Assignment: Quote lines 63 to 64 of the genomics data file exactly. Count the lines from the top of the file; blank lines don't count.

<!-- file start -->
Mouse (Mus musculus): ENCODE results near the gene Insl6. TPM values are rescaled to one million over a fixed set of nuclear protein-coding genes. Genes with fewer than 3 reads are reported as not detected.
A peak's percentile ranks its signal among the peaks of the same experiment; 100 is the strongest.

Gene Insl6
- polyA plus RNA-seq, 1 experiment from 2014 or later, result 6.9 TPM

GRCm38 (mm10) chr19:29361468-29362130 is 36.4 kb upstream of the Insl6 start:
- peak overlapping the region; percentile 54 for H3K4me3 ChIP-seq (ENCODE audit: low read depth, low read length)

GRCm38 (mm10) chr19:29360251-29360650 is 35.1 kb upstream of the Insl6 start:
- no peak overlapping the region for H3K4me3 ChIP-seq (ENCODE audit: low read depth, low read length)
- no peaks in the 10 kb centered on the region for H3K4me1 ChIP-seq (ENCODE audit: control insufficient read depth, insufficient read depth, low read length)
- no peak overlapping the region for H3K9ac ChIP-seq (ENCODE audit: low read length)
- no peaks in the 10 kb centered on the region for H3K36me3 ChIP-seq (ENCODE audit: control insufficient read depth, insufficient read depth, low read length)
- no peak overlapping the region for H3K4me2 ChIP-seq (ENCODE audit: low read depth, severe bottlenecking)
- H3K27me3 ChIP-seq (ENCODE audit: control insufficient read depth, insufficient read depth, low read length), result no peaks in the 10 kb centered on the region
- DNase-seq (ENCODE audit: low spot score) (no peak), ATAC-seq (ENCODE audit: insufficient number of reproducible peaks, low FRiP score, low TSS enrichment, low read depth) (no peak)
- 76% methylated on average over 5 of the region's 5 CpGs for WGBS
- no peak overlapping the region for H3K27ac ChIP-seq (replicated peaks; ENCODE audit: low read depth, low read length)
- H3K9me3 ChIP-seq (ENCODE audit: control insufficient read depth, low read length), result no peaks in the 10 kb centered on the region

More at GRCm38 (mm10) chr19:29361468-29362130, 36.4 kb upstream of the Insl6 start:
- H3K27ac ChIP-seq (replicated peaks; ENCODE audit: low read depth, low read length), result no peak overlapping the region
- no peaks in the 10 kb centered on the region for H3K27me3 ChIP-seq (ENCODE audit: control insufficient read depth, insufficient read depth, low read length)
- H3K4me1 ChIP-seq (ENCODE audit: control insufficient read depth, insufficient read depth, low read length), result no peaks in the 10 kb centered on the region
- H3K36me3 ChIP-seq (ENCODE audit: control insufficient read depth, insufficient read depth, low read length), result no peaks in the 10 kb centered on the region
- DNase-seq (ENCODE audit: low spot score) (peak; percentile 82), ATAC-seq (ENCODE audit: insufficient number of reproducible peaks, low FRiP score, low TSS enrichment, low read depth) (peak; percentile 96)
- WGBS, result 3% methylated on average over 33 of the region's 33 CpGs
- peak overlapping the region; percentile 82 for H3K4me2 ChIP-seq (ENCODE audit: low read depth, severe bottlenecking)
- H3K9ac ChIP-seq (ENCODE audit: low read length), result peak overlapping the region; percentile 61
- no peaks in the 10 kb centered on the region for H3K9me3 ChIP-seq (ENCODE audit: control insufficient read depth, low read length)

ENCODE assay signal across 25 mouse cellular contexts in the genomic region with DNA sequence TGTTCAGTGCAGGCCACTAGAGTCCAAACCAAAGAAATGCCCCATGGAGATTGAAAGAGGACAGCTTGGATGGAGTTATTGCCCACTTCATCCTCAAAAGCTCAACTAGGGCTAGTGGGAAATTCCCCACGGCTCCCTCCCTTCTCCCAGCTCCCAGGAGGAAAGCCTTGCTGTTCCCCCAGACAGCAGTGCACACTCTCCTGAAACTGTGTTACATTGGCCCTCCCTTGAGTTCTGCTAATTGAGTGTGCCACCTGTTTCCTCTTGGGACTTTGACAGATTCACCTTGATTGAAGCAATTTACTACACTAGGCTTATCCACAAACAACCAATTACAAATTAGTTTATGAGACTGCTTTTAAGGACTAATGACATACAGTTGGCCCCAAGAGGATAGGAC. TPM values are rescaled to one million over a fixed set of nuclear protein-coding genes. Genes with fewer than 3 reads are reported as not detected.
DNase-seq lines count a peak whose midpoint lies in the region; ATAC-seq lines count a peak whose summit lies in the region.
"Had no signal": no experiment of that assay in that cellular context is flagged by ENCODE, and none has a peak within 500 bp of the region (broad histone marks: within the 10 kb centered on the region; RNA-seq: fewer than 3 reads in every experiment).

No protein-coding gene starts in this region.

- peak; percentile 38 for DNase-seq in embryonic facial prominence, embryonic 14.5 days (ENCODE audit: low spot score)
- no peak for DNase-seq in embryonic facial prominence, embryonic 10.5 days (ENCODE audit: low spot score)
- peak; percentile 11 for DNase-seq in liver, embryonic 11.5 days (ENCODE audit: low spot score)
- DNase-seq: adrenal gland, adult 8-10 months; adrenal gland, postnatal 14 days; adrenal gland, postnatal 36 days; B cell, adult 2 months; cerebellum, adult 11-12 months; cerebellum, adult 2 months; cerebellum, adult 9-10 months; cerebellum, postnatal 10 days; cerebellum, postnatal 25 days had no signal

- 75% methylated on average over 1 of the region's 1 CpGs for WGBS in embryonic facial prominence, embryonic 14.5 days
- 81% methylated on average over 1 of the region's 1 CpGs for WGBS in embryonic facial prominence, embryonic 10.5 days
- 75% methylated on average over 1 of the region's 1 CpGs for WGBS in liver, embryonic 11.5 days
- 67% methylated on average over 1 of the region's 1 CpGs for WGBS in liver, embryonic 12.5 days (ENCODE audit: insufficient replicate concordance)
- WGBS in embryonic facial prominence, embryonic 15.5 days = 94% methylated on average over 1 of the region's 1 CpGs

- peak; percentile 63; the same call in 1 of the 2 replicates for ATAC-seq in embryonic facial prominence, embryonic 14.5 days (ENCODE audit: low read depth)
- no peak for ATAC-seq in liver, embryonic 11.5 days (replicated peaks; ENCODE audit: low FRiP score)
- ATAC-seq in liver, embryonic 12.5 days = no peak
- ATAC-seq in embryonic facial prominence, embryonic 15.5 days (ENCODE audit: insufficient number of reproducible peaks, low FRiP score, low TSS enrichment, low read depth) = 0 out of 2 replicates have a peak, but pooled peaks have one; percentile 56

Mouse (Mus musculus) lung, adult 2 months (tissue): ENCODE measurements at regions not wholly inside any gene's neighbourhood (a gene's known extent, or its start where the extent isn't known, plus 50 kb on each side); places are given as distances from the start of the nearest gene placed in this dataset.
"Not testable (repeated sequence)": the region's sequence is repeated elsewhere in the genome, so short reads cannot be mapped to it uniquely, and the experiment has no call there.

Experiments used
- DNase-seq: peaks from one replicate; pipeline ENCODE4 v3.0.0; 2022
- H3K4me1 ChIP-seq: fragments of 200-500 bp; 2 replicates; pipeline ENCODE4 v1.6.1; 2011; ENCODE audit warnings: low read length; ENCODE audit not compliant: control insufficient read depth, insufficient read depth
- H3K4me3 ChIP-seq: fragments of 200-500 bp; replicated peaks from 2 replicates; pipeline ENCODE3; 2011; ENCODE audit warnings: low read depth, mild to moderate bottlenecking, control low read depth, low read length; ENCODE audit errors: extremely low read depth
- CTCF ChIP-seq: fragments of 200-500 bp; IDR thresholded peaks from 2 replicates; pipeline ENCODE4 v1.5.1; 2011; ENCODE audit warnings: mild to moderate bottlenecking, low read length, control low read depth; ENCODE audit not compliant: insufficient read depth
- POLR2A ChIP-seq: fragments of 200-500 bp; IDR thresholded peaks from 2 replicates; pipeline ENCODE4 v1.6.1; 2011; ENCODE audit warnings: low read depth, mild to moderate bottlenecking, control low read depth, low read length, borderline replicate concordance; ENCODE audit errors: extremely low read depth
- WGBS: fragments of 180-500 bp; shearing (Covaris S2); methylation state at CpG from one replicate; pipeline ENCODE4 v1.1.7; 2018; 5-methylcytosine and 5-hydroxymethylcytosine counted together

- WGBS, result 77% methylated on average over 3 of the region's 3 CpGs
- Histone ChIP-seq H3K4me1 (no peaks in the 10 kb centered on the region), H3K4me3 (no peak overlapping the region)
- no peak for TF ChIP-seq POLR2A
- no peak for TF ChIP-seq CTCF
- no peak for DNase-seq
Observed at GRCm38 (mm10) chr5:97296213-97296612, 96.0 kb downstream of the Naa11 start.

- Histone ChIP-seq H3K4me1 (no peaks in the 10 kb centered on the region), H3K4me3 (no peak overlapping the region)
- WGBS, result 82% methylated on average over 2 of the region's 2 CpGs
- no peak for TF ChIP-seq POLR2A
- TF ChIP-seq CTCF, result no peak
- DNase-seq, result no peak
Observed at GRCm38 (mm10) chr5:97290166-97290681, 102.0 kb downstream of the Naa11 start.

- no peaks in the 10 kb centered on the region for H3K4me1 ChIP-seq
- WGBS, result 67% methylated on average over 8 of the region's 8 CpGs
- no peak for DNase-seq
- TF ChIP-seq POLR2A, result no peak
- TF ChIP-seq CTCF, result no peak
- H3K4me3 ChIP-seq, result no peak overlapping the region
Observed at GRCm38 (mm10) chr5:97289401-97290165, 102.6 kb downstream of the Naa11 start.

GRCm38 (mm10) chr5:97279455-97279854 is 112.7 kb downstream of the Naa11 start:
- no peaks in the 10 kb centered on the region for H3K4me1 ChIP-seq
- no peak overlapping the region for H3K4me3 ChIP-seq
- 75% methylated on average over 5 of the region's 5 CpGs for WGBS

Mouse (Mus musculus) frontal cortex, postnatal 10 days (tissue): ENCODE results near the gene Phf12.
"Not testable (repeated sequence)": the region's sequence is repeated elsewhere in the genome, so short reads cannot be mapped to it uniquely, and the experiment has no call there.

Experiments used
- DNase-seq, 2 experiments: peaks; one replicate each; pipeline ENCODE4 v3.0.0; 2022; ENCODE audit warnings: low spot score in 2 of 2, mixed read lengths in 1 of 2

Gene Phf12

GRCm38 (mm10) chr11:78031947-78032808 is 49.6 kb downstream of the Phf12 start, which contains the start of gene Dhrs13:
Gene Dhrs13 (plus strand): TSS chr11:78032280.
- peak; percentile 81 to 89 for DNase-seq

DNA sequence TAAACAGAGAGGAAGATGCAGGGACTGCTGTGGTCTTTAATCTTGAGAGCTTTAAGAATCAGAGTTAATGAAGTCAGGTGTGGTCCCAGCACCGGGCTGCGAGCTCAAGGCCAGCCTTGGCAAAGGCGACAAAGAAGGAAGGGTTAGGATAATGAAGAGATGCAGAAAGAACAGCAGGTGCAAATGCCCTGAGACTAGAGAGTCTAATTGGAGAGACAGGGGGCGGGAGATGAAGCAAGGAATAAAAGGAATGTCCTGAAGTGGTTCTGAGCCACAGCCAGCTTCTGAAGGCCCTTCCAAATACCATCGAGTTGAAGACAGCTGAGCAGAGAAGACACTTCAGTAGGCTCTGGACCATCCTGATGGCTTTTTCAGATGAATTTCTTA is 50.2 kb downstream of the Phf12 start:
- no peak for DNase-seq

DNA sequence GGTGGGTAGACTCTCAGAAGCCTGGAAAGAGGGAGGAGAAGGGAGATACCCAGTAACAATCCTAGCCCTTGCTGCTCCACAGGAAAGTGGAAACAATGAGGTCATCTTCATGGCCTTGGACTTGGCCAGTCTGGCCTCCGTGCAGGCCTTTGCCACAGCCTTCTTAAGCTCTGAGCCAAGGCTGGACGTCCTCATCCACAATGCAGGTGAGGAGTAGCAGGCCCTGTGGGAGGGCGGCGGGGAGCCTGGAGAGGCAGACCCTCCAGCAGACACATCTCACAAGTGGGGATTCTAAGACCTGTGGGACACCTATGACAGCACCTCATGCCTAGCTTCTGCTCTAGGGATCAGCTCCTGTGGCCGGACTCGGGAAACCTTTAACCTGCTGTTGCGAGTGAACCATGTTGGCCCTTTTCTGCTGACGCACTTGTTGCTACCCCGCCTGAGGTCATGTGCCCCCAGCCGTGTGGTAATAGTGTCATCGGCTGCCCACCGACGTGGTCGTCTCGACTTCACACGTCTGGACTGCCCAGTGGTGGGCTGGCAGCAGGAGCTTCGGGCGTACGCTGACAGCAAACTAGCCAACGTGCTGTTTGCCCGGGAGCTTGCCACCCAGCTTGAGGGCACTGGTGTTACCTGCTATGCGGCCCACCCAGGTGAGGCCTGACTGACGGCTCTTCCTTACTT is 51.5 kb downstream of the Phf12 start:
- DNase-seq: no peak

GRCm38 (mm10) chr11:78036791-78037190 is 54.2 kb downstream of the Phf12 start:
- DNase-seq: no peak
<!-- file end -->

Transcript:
- TF ChIP-seq CTCF, result no peak
- DNase-seq, result no peak